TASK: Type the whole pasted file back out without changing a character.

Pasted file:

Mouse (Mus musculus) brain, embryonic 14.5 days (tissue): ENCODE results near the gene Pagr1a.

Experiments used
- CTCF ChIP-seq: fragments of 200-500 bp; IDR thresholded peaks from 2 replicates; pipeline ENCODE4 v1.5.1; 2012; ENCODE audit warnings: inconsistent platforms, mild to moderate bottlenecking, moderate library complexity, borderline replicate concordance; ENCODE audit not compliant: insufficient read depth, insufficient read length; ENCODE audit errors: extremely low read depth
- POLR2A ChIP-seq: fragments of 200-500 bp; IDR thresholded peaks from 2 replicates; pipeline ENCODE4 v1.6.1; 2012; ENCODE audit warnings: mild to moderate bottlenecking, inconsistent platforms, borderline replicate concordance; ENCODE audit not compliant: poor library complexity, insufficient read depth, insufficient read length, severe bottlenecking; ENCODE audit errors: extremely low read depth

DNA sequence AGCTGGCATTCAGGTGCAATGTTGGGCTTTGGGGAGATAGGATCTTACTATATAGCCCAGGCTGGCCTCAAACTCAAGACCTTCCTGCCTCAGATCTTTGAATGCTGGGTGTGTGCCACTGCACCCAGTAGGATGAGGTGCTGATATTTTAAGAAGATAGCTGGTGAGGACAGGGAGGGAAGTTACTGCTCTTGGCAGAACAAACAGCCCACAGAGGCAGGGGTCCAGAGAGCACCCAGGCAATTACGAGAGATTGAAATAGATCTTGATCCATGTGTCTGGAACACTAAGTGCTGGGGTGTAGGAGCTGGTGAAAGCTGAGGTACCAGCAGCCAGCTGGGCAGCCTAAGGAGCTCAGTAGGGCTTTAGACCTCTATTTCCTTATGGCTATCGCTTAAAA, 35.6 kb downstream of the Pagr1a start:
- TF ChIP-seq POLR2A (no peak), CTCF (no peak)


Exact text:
Mouse (Mus musculus) brain, embryonic 14.5 days (tissue): ENCODE results near the gene Pagr1a.

Experiments used
- CTCF ChIP-seq: fragments of 200-500 bp; IDR thresholded peaks from 2 replicates; pipeline ENCODE4 v1.5.1; 2012; ENCODE audit warnings: inconsistent platforms, mild to moderate bottlenecking, moderate library complexity, borderline replicate concordance; ENCODE audit not compliant: insufficient read depth, insufficient read length; ENCODE audit errors: extremely low read depth
- POLR2A ChIP-seq: fragments of 200-500 bp; IDR thresholded peaks from 2 replicates; pipeline ENCODE4 v1.6.1; 2012; ENCODE audit warnings: mild to moderate bottlenecking, inconsistent platforms, borderline replicate concordance; ENCODE audit not compliant: poor library complexity, insufficient read depth, insufficient read length, severe bottlenecking; ENCODE audit errors: extremely low read depth

DNA sequence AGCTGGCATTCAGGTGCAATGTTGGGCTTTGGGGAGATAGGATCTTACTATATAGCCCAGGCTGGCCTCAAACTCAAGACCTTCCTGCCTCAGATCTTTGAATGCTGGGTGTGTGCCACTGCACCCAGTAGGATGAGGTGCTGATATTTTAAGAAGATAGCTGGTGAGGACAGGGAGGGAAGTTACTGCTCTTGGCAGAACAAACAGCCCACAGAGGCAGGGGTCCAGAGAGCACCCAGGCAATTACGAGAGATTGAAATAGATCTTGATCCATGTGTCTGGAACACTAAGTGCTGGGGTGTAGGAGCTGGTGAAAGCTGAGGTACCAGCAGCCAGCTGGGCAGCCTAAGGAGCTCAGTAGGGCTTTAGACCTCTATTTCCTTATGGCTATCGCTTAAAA, 35.6 kb downstream of the Pagr1a start:
- TF ChIP-seq POLR2A (no peak), CTCF (no peak)